Policing Thought

The following article was originally published in the Herald Sun today. It is written as a response to the recent intervention of the Australian government to prevent two Muslim scholars from attending an Islamic conference this weekend.

THE Federal Government has decided to ban Canadian Muslim cleric Sheik Bilal Philips from entering Australia to attend a conference.

Dr Philips has not been charged with any crime, but does, it seems, have ideas that the Government and probably many Australians consider objectionable.

Therefore he is deemed a security risk and has been denied a visa.

In the absence of any stated proof as to involvement in terrorism or criminality, the Government appears to be banning Dr Philips on the basis of ideas the Government thinks he holds, not his actions.

However, let us assume the man is an extremist of some description and his ideas are indeed offensive. Is that really an argument to ban him?

For many, the instinctive answer is that we should not allow extremists of any stripe, including extremists such as Holocaust denier David Irving, to enter Australia.

Keep them out, the argument goes, and we keep out their ideas.

Of course, nobody would suggest we allow people who advocate criminality to enter this country.

Yet, perhaps we have more to gain from allowing ideas we might perceive as offensive or extreme to be spoken.

First, hearing ideas is a prerequisite to refuting them. If bad ideas are not made public, they still continue to be held.

The attempt to silence them will be interpreted as validation. So, while the Government is bolting the doors shut, the ideas come creeping through the window stronger then ever.

The only way to kill an idea, is to fight it with an opposing idea and that requires debate and frank discussion.

One can understand the Government’s fears but it should have confidence in the Australian people, aided by the scrutinising eye of a free media.

If someone’s views are genuinely silly or extreme, the marketplace of ideas will ensure their marginalisation.

Pauline Hanson went from being seen by some as dangerous to being largely ignored.

It is, for this reason, that Sheik Taj el-Din al-Hilaly is perhaps no longer taken as seriously as he once was.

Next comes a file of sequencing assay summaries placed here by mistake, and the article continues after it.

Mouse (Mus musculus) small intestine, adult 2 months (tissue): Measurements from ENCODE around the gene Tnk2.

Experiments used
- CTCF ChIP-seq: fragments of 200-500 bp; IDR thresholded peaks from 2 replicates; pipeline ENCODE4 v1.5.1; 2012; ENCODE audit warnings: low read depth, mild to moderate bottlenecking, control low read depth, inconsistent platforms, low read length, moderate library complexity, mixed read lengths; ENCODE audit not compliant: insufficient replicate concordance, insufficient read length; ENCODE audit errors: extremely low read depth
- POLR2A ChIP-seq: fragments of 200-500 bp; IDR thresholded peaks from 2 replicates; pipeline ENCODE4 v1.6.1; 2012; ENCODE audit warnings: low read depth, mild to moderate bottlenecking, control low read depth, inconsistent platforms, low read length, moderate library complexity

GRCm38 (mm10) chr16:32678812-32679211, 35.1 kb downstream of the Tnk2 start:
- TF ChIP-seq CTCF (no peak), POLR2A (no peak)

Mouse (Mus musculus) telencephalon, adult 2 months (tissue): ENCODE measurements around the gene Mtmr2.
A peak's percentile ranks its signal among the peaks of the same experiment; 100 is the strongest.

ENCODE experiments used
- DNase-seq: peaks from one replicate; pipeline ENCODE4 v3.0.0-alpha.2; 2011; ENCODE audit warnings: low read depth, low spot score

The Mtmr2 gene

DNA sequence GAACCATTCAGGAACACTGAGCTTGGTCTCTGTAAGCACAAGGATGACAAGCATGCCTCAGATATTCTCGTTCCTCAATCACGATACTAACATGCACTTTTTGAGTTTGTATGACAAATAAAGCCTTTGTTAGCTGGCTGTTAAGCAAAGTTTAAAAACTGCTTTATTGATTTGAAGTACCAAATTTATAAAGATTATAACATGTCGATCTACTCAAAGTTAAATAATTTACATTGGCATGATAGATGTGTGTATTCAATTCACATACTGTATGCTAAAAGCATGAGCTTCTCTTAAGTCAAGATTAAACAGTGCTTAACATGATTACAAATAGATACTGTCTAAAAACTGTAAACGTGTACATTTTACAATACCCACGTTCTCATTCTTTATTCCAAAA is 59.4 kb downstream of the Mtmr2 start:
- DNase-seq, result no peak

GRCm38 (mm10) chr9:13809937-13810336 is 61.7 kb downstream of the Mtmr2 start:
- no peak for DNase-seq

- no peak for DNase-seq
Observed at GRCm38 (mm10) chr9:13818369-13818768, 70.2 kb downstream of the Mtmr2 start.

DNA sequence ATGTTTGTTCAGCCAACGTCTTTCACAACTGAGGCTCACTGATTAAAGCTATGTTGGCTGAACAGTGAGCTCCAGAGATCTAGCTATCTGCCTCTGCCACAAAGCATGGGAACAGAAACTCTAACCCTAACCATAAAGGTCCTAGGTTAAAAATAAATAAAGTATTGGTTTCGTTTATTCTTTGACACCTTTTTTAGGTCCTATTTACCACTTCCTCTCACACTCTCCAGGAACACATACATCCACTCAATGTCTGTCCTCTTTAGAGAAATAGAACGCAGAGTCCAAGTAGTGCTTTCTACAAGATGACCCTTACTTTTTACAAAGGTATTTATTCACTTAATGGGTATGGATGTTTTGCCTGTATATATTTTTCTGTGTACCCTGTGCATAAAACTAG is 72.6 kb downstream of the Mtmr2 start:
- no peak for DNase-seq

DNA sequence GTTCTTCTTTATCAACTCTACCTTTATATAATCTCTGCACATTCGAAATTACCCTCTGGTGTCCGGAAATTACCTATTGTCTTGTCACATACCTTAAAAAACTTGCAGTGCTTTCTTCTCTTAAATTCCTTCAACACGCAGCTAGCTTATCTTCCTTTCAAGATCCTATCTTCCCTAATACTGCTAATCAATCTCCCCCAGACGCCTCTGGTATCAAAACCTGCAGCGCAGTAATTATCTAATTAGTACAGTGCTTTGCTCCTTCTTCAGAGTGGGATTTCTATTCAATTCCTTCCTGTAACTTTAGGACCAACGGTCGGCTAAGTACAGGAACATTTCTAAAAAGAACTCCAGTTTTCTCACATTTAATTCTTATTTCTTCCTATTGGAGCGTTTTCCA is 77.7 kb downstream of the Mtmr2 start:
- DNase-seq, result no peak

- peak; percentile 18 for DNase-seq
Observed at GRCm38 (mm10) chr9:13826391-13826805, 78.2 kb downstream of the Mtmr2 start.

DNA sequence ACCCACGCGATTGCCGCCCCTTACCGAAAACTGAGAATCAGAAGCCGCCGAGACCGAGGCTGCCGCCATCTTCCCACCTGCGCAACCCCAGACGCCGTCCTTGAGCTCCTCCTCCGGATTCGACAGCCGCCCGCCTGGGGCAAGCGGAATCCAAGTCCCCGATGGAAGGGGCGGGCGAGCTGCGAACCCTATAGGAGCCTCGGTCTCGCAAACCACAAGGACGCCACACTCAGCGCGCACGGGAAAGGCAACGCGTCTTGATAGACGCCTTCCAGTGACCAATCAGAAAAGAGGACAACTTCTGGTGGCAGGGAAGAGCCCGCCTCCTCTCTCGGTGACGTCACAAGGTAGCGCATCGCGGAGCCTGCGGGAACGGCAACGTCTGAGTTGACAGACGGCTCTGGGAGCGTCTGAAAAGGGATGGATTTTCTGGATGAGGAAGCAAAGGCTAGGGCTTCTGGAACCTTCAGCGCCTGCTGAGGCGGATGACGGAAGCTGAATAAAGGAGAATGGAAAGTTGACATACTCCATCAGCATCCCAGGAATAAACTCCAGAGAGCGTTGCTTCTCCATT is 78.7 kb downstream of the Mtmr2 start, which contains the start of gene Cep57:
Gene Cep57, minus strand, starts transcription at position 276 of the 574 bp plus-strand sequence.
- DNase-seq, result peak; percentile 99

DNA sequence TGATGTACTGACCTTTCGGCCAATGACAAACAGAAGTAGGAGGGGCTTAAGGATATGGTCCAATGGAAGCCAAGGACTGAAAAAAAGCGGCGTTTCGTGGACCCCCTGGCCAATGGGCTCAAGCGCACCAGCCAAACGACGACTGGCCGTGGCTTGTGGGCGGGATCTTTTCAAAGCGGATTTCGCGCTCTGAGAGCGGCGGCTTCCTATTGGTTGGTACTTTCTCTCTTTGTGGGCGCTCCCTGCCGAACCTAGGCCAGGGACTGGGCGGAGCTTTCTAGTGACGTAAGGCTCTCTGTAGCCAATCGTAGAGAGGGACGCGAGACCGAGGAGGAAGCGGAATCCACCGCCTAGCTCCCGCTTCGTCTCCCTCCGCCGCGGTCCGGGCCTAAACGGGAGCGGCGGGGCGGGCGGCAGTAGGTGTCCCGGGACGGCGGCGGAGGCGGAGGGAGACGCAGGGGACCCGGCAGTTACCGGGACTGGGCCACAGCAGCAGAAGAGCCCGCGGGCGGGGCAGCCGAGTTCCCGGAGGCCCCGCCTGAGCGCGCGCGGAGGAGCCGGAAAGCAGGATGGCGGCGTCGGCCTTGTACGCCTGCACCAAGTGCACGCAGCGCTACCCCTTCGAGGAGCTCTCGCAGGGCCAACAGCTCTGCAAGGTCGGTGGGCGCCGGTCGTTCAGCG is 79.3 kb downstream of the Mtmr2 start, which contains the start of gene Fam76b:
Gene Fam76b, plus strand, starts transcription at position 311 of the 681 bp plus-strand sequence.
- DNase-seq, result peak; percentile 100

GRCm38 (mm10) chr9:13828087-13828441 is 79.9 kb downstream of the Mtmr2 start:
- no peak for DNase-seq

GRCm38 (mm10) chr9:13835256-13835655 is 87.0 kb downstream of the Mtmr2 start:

All bad ideas, whether about science, economics, or politics, will eventually perish.

The organisers of the Melbourne conference say Dr Philips has been an avowed opponent of terrorism and invited him here to speak about values shared between Muslims and non-Muslims.

The Government, however, says he is an extremist espousing dangerous ideas.

Even if the Government is right and Dr Philips’ repeated criticisms of terrorism would suggest they are not, these ideas should be brought into the open.

Some 200 years ago British philosopher John Stuart Mill argued that when we ban ideas, we deny people the opportunity to gain any benefit from those ideas.

To suppress the expression of an idea, he wrote, was to rob humanity.

And when fact defeats fallacy, he said, the fact emerges stronger.

When we engage in a kind of intellectual protectionism in silencing ideas we consider false, it strengthens falsehood.

It does this by creating the impression that our reluctance to engage in discussion IS a concession of intellectual defeat.

Communism and Nazism were intellectually demolished and refuted.

Freedom of speech and freedom of conscience have enabled and protected most of our liberties.

However, we have surrendered our freedom to offend others in the name of outlawing religious vilification.

And we have surrendered much of our freedom to hear, read and understand Muslim extremism in the name of fighting terrorism.

Much of this has been a reaction to September 11 and the potential for home-grown terrorism highlighted by the London bombings.

Last year, books were banned on the basis they laid the ideological foundation for terrorism. This centred on a book originally written to encourage Muslims to repel Soviet forces from Afghanistan.

Implicit in such banning is the idea that there are certain ideas so dangerously intoxicating that their mere utterance or publication may transform people into terrorists.

Aside from such books being freely available on the internet, banning them has denied society the opportunity to understand their arguments and develop counter arguments.